The US Army has continued to shrink in size in recent years, leaving it poorly equipped to respond to international threats that have only grown, the president of the Association of the US Army said.
In an editorial published Monday by Breaking Defense, retired General Gordon Sullivan said the Army is “confronted by turmoil abroad and hindered at home by politicians unable or unwilling to agree on core American needs.”
According to Sullivan, who also served as Army Chief of Staff, American leaders “have developed a mindset that avoids reality,” one in which the United States will defeat global terrorism and other threats through “the snap of fingers by a new commander in chief, rather than by rebuilding a battle-worn and underfunded military.”
The Army is reeling from more than a decade of war and budgetary cuts, but international threats will not wait as the service recovers, Sullivan writes. Similarly, decisions on national security priorities and defense spending cannot be put off until after the 2016 presidential election, he said.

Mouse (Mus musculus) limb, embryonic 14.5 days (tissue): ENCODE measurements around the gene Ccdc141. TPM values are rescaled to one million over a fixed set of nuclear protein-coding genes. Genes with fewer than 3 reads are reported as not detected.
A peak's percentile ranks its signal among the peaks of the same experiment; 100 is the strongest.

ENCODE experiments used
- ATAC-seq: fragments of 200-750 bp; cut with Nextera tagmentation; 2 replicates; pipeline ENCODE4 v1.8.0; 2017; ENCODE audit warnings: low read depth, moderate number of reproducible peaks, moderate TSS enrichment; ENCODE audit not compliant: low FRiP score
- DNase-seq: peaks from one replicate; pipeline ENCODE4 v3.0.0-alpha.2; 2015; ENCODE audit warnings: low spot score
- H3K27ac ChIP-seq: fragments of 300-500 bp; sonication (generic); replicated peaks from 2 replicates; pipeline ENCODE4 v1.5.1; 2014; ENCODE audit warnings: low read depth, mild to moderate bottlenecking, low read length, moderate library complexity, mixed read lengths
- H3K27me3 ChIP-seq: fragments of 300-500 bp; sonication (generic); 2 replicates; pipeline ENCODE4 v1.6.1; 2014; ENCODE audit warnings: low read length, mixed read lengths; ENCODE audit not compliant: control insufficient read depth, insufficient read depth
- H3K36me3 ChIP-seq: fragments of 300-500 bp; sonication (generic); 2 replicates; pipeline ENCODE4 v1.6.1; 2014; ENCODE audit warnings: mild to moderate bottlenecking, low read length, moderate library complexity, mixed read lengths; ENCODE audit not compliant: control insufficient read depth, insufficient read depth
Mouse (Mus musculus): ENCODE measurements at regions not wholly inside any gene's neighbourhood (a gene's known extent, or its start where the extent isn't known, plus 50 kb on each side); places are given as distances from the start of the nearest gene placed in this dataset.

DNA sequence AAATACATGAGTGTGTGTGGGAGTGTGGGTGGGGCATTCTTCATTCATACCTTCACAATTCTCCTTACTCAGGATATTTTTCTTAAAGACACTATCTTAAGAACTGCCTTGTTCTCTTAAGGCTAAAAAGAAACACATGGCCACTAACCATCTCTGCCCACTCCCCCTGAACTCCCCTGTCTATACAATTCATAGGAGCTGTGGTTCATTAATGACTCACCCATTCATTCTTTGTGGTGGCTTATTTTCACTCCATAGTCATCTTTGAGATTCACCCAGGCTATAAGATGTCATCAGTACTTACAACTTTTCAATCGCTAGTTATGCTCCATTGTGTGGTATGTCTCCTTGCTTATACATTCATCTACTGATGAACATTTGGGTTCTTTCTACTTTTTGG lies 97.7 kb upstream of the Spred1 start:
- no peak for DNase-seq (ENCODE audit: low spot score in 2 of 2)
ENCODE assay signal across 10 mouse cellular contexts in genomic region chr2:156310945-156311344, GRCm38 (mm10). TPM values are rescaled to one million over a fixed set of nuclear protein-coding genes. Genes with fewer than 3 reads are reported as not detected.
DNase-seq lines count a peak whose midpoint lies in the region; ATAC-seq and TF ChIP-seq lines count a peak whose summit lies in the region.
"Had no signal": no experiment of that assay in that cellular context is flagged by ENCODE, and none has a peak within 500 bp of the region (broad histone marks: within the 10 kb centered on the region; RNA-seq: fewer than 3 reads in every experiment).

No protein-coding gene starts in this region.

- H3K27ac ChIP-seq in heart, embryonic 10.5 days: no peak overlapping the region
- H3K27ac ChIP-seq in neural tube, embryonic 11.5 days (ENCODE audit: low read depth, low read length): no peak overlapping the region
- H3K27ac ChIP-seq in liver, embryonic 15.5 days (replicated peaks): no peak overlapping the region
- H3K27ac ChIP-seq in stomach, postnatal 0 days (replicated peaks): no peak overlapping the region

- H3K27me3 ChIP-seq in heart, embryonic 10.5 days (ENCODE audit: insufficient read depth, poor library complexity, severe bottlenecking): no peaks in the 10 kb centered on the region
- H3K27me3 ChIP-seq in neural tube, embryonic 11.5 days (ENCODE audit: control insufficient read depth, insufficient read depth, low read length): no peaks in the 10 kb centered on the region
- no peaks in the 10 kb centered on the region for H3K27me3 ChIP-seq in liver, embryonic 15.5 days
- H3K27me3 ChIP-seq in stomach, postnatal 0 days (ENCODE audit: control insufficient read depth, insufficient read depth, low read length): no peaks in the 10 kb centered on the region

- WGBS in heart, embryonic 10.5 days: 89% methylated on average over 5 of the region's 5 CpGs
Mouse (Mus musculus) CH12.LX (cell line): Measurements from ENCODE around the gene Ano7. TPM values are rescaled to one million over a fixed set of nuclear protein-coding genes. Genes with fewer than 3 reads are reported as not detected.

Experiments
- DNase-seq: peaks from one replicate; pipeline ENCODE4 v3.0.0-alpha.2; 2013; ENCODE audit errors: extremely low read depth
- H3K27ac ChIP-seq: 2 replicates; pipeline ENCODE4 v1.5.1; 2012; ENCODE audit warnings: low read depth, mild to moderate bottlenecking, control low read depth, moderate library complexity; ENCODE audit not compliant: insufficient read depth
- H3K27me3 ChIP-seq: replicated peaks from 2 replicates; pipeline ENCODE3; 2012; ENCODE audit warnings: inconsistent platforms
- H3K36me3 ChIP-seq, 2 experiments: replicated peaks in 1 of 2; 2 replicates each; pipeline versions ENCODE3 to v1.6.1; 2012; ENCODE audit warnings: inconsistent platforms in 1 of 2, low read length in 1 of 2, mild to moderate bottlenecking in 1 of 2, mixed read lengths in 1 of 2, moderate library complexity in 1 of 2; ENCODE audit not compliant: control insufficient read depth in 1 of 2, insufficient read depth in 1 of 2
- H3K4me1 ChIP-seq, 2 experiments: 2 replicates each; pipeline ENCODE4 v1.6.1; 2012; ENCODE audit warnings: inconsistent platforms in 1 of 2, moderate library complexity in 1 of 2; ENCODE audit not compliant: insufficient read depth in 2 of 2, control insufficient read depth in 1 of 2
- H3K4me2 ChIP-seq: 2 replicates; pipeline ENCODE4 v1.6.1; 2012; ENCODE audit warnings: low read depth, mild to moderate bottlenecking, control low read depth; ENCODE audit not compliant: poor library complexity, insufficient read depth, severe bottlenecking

The number of combined active Army Guard and Army Reserve soldiers is expected to drop by 27,000 this year to a little more than 1 million soldiers. Those diminished numbers are somewhat hidden by special forces that carry out missions once assigned to regular soldiers.
The presence of those elite forces in places like Afghanistan and Iraq, do not “eliminate the need for the Army to be prepared to redeploy a sizable force if that is what is required to blunt Daesh advances,” Sullivan writes.
“I wouldn’t label our under-resourced Army as weak, as it remains the world’s premier land force even now, but we are showing timidity by responding with tough talk but little action to situations where quick, decisive use of force is needed,” Sullivan writes.
“Our inaction and hesitation feed an emerging view that the US is unlikely to do anything and if we act, will do only the minimum in terms of showing the flag without going all-in for the victory.”
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